Why not a medical bankruptcy provision in health care reform?

Grant Ellis
One problem yet to be addressed by any healthcare proposal is that of family financial ruin over illness. Given Obama's notion that "No one in America should go broke because they get sick," you'd think this would be a prime component of his plan. Instead, it's a problem ignored.I suggest a Medical Bankruptcy provision be included in any plan that makes it to the President's desk. In spite of my severe distaste for more federal meddling in health care, this may be a justifiable intrusion given that it would parallel existing federal bankruptcy law.

The idea here would be to secure a channel through which families would receive unique support via new federal bankruptcy law. In the absence of deep research, I'm going to speculate that a small one-size-fits-all rider attached to every medical insurance policy written in America could be used to fund the entire program, a program that would include low-cost loans and, in severe cases, debt "forgiveness" absent the stigma or credit damage that results from ordinary bankruptcy.

Administered by a Court Master, qualifying persons would prevail upon the court for an injunction that would essentially call a "time out" between debtor, creditor and health insurance company. That "time out" would give the Master the working room needed to assess the financial landscape. Upon assessment, the Master would then broker a final binding deal with the express intent of keeping all vested parties whole or nearly so. Note that any "award" would be structured to the pre-illness financial condition of the debtor to ensure that any/all rendered assistance would be based solely on medical-based merit.

Are there downsides to this proposal? Sure: prospects for fraud and abuse to name two. Still, if Medical Bankruptcy is the problem it's purported to be, a direct "fix" seems appropriate, even in the absence of a larger health care bill. On the other hand, if Medical Bankruptcy isn't the problem it's purported to be, the "fix" should be entirely manageable. Either way, we'll finally put an end to the debate regarding the number of bankruptcies that are directly attributable to medical costs.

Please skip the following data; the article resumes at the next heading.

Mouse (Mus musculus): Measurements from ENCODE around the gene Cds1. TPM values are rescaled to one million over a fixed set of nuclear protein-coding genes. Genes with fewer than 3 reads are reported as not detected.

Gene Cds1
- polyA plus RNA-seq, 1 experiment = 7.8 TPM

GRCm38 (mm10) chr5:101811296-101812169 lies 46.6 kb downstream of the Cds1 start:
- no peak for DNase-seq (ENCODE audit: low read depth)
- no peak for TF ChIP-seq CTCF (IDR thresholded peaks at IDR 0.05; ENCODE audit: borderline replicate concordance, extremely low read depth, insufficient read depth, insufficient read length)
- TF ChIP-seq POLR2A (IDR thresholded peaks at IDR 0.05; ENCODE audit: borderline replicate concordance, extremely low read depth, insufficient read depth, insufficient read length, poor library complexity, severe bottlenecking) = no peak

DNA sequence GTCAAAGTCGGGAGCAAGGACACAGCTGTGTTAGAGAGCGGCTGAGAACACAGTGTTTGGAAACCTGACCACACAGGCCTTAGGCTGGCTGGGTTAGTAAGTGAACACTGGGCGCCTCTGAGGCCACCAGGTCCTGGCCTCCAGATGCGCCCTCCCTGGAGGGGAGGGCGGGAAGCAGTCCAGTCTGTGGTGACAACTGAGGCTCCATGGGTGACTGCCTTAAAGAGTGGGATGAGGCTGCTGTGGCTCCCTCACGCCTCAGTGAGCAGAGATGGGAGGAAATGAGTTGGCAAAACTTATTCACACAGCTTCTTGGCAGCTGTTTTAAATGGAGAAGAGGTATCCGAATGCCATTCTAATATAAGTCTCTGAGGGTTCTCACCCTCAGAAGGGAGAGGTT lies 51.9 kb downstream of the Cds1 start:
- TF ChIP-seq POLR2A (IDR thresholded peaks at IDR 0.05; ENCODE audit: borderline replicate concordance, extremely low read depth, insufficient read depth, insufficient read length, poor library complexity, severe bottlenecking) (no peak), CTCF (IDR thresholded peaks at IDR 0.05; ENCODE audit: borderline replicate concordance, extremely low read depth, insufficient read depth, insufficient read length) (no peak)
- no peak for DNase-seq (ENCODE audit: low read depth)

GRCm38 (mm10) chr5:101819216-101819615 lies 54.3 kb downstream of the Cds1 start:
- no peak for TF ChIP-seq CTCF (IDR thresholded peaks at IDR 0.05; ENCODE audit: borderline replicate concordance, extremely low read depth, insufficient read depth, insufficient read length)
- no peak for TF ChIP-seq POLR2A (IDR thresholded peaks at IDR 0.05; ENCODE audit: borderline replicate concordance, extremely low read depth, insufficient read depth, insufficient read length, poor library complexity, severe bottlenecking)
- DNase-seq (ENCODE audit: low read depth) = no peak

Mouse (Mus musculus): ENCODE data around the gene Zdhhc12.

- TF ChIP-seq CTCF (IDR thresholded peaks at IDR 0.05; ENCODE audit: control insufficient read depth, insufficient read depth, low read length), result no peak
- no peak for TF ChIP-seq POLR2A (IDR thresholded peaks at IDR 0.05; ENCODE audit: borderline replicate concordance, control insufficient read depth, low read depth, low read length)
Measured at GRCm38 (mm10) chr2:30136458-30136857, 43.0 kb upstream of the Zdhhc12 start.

One problem yet to be addressed by any healthcare proposal is that of family financial ruin over illness. Given Obama's notion that "No one in America should go broke because they get sick," you'd think this would be a prime component of his plan. Instead, it's a problem ignored.

I suggest a Medical Bankruptcy provision be included in any plan that makes it to the President's desk. In spite of my severe distaste for more federal meddling in health care, this may be a justifiable intrusion given that it would parallel existing federal bankruptcy law.

The idea here would be to secure a channel through which families would receive unique support via new federal bankruptcy law. In the absence of deep research, I'm going to speculate that a small one-size-fits-all rider attached to every medical insurance policy written in America could be used to fund the entire program, a program that would include low-cost loans and, in severe cases, debt "forgiveness" absent the stigma or credit damage that results from ordinary bankruptcy.

Administered by a Court Master, qualifying persons would prevail upon the court for an injunction that would essentially call a "time out" between debtor, creditor and health insurance company. That "time out" would give the Master the working room needed to assess the financial landscape. Upon assessment, the Master would then broker a final binding deal with the express intent of keeping all vested parties whole or nearly so. Note that any "award" would be structured to the pre-illness financial condition of the debtor to ensure that any/all rendered assistance would be based solely on medical-based merit.

Are there downsides to this proposal? Sure: prospects for fraud and abuse to name two. Still, if Medical Bankruptcy is the problem it's purported to be, a direct "fix" seems appropriate, even in the absence of a larger health care bill. On the other hand, if Medical Bankruptcy isn't the problem it's purported to be, the "fix" should be entirely manageable. Either way, we'll finally put an end to the debate regarding the number of bankruptcies that are directly attributable to medical costs.